Misha Alperin: Night (ECM 1769)


Misha Alperin

Anja Lechner cello
Hans-Kristian Kjos Sørensen percussion, marimba, voice
Misha Alperin piano, claviola
Recorded April 4, 1998 at Vossa Jazz Festival, Norway
Engineer: Jan Erik Kongshaug
Produced by Manfred Eicher

Atmospherically speaking, Misha Alperin has created some of ECM’s most haunting discs. In the wake of one such disc, At Home, the Ukrainian pianist-composer surprises with yet another unexpected turn of events. The event in question is the commissioned performance at the 1998 VossaJazz Festival in Norway documented here. The end result is a new beginning, a flowering of innovation and sensory breadth.

With German cellist Anja Lechner and Norwegian percussionist Hans-Kristian Kjos Sørensen in tow, Alperin’s keys open the curtain with “Tuesday,” and in that Everest shape reveal the touch of two bows: one at Lechner’s strings, the other humming along the edge of Sørensen’s cymbals. As the trio settles into a spiral of sleep, regularities begin to emerge. Thus welcomed into the performance, one can note the figural language that is Alperin’s forte. His body arches, conforms to what is being played. His physicality comes out especially in “Tango,” which fronts his sweet descriptions before delicate snare rolls and legato support from Lechner, the latter switching to pizzicato to buoy every footnote. After a duet between Lechner and Alperin (the tender “Adagio,” which absorbs breath in lieu of exhale), the dotted marimba of “Second Game” counters with some delightful surprises. From the persuasive beauty of its Steve Reichean introduction to jocular turns and thematic quick-changes that recall The Carnival of the Animals of Saint-Saëns, it encompasses a thousand positive memories. These render the quiet spirit of “Dark Drops” all the subtler. The title track is evocation par excellence, weaving cricketing percussion through a loom of moonlight. Timpani and strained vocals make for some unusual effects in “Heavy Hour,” a ritual thesis of howling abandon. The suite concludes with “Far, Far…,” which carries us beyond the implied “away” to a place where lullabies alter the sky as would a luthier achieve a perfect curve of tiger maple.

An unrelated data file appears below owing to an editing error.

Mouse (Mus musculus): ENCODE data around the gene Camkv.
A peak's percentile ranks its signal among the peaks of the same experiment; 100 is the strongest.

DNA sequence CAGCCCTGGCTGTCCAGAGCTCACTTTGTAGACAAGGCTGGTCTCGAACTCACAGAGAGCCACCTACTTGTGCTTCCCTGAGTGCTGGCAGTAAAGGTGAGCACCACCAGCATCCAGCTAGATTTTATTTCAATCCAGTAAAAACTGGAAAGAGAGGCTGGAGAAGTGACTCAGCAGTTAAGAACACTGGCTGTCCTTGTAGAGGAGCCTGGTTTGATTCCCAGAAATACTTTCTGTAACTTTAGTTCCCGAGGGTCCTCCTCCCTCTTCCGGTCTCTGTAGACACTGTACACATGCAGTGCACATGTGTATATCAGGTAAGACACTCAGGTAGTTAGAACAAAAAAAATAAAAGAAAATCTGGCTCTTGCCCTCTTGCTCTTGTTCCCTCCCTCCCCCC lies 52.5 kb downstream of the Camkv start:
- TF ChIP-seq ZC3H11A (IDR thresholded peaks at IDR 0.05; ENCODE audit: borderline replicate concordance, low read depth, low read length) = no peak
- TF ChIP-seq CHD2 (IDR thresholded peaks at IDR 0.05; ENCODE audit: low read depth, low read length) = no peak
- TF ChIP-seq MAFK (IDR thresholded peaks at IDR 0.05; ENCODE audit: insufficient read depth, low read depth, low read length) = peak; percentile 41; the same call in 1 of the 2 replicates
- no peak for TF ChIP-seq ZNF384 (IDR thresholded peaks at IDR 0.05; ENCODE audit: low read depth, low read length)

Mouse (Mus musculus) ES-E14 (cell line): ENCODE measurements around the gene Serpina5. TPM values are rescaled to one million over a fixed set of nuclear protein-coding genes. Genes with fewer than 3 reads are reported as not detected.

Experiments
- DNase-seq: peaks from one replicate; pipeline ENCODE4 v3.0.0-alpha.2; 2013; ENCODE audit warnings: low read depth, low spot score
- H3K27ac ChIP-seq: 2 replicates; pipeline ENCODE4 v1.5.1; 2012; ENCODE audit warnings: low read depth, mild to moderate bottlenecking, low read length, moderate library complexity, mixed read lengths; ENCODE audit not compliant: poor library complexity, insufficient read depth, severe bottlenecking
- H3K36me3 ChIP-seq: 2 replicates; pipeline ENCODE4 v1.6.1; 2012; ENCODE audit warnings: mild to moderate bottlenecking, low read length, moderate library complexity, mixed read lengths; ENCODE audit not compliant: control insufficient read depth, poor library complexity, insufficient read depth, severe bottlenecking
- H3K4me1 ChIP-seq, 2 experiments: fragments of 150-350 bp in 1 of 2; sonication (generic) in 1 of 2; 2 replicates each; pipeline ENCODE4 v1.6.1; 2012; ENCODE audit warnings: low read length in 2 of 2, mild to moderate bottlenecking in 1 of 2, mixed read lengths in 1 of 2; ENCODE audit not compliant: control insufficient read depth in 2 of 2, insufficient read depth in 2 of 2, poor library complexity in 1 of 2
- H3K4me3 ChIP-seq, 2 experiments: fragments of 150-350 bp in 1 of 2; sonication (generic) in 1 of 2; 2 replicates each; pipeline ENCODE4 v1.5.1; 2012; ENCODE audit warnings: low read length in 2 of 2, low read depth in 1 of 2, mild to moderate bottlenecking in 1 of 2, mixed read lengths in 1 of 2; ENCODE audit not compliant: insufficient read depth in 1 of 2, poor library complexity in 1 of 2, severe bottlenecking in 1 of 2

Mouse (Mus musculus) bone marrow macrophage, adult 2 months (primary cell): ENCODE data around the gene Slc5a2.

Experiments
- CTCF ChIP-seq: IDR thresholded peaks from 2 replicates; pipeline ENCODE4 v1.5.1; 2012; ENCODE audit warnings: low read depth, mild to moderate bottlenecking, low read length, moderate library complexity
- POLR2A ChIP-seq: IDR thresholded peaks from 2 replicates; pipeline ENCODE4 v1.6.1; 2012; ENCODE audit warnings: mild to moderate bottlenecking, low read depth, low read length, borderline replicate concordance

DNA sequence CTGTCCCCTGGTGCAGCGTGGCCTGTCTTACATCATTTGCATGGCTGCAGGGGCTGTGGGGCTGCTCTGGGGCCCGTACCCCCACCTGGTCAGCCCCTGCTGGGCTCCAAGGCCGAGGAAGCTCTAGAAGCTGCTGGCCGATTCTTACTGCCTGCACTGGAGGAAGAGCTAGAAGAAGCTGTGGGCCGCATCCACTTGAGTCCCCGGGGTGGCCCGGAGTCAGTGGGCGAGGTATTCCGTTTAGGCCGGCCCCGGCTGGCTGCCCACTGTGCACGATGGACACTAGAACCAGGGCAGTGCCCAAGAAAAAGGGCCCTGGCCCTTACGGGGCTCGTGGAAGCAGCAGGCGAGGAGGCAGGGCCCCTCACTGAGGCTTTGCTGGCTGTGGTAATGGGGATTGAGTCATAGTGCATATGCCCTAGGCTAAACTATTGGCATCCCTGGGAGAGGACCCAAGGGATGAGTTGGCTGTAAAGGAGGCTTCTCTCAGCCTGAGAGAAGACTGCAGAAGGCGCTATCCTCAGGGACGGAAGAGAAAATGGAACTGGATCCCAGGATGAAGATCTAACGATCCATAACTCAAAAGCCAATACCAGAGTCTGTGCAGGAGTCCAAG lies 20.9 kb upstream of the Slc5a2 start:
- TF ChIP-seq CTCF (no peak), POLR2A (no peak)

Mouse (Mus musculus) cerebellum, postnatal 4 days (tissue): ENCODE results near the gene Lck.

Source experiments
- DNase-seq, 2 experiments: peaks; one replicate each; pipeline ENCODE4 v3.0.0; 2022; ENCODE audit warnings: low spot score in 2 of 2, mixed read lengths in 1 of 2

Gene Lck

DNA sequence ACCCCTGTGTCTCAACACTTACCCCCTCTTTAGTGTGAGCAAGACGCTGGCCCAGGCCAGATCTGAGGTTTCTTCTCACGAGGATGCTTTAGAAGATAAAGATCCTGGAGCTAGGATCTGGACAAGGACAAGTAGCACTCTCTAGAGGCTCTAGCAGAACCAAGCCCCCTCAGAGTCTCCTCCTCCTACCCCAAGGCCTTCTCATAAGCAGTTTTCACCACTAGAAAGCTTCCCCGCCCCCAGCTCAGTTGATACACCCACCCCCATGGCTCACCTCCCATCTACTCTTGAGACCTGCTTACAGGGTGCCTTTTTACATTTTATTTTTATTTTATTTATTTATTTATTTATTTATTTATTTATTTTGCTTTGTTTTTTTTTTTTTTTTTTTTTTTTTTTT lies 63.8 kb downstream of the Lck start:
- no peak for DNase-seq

Night is a topographical palate. From hills to caves, cliffs and open fields, it is a regression to the womb, a reverie of cloud-shift and prenatal lightning. Like etcher’s acid, it renders its images in reverse, righted when printed on the mind.

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